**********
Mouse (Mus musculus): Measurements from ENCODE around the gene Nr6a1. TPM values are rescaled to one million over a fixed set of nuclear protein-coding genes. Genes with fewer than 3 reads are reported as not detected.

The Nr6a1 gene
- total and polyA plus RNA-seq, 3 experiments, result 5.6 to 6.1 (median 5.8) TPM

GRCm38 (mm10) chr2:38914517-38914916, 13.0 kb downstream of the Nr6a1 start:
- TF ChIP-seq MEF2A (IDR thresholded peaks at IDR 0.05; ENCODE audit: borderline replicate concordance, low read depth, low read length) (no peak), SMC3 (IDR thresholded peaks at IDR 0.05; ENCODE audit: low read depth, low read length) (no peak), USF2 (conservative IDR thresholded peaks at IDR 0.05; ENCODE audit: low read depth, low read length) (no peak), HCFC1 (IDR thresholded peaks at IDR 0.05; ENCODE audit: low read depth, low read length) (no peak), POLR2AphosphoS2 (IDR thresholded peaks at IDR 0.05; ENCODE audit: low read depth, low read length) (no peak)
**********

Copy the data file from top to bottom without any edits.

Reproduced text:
Mouse (Mus musculus): Measurements from ENCODE around the gene Nr6a1. TPM values are rescaled to one million over a fixed set of nuclear protein-coding genes. Genes with fewer than 3 reads are reported as not detected.

The Nr6a1 gene
- total and polyA plus RNA-seq, 3 experiments, result 5.6 to 6.1 (median 5.8) TPM

GRCm38 (mm10) chr2:38914517-38914916, 13.0 kb downstream of the Nr6a1 start:
- TF ChIP-seq MEF2A (IDR thresholded peaks at IDR 0.05; ENCODE audit: borderline replicate concordance, low read depth, low read length) (no peak), SMC3 (IDR thresholded peaks at IDR 0.05; ENCODE audit: low read depth, low read length) (no peak), USF2 (conservative IDR thresholded peaks at IDR 0.05; ENCODE audit: low read depth, low read length) (no peak), HCFC1 (IDR thresholded peaks at IDR 0.05; ENCODE audit: low read depth, low read length) (no peak), POLR2AphosphoS2 (IDR thresholded peaks at IDR 0.05; ENCODE audit: low read depth, low read length) (no peak)